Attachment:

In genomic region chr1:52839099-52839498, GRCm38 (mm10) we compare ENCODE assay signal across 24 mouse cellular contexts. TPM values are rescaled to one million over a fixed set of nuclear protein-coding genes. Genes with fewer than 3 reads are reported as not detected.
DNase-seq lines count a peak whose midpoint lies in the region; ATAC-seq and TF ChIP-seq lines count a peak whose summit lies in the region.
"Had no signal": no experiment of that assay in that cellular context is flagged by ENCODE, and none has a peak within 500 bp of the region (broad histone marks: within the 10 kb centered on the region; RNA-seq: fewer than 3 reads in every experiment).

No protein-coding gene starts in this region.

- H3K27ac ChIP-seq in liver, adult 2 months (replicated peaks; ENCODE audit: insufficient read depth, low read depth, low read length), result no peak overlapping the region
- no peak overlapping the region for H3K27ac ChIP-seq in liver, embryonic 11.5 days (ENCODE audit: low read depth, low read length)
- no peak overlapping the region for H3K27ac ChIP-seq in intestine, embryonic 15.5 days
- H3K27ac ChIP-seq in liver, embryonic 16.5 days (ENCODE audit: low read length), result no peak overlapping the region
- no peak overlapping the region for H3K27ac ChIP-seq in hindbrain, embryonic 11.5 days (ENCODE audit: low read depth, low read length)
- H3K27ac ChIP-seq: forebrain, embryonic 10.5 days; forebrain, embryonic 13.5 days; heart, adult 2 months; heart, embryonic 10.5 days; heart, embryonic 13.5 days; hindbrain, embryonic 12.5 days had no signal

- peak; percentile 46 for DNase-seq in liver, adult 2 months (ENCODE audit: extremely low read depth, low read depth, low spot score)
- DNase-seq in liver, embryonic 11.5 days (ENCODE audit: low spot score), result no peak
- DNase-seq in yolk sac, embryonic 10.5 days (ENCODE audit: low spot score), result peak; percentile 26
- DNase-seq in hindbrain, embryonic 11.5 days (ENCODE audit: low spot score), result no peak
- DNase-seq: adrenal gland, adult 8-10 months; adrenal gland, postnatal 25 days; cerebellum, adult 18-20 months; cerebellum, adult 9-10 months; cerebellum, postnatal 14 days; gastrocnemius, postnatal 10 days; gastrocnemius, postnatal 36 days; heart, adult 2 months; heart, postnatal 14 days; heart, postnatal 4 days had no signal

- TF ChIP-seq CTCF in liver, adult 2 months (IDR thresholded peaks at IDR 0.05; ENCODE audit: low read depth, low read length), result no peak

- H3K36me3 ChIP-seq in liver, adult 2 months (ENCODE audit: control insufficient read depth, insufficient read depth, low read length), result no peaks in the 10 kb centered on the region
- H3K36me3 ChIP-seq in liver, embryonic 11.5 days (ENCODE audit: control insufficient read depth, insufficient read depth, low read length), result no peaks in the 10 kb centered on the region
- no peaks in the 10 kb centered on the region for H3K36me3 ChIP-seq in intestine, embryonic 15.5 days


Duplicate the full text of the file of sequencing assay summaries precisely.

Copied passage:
In genomic region chr1:52839099-52839498, GRCm38 (mm10) we compare ENCODE assay signal across 24 mouse cellular contexts. TPM values are rescaled to one million over a fixed set of nuclear protein-coding genes. Genes with fewer than 3 reads are reported as not detected.
DNase-seq lines count a peak whose midpoint lies in the region; ATAC-seq and TF ChIP-seq lines count a peak whose summit lies in the region.
"Had no signal": no experiment of that assay in that cellular context is flagged by ENCODE, and none has a peak within 500 bp of the region (broad histone marks: within the 10 kb centered on the region; RNA-seq: fewer than 3 reads in every experiment).

No protein-coding gene starts in this region.

- H3K27ac ChIP-seq in liver, adult 2 months (replicated peaks; ENCODE audit: insufficient read depth, low read depth, low read length), result no peak overlapping the region
- no peak overlapping the region for H3K27ac ChIP-seq in liver, embryonic 11.5 days (ENCODE audit: low read depth, low read length)
- no peak overlapping the region for H3K27ac ChIP-seq in intestine, embryonic 15.5 days
- H3K27ac ChIP-seq in liver, embryonic 16.5 days (ENCODE audit: low read length), result no peak overlapping the region
- no peak overlapping the region for H3K27ac ChIP-seq in hindbrain, embryonic 11.5 days (ENCODE audit: low read depth, low read length)
- H3K27ac ChIP-seq: forebrain, embryonic 10.5 days; forebrain, embryonic 13.5 days; heart, adult 2 months; heart, embryonic 10.5 days; heart, embryonic 13.5 days; hindbrain, embryonic 12.5 days had no signal

- peak; percentile 46 for DNase-seq in liver, adult 2 months (ENCODE audit: extremely low read depth, low read depth, low spot score)
- DNase-seq in liver, embryonic 11.5 days (ENCODE audit: low spot score), result no peak
- DNase-seq in yolk sac, embryonic 10.5 days (ENCODE audit: low spot score), result peak; percentile 26
- DNase-seq in hindbrain, embryonic 11.5 days (ENCODE audit: low spot score), result no peak
- DNase-seq: adrenal gland, adult 8-10 months; adrenal gland, postnatal 25 days; cerebellum, adult 18-20 months; cerebellum, adult 9-10 months; cerebellum, postnatal 14 days; gastrocnemius, postnatal 10 days; gastrocnemius, postnatal 36 days; heart, adult 2 months; heart, postnatal 14 days; heart, postnatal 4 days had no signal

- TF ChIP-seq CTCF in liver, adult 2 months (IDR thresholded peaks at IDR 0.05; ENCODE audit: low read depth, low read length), result no peak

- H3K36me3 ChIP-seq in liver, adult 2 months (ENCODE audit: control insufficient read depth, insufficient read depth, low read length), result no peaks in the 10 kb centered on the region
- H3K36me3 ChIP-seq in liver, embryonic 11.5 days (ENCODE audit: control insufficient read depth, insufficient read depth, low read length), result no peaks in the 10 kb centered on the region
- no peaks in the 10 kb centered on the region for H3K36me3 ChIP-seq in intestine, embryonic 15.5 days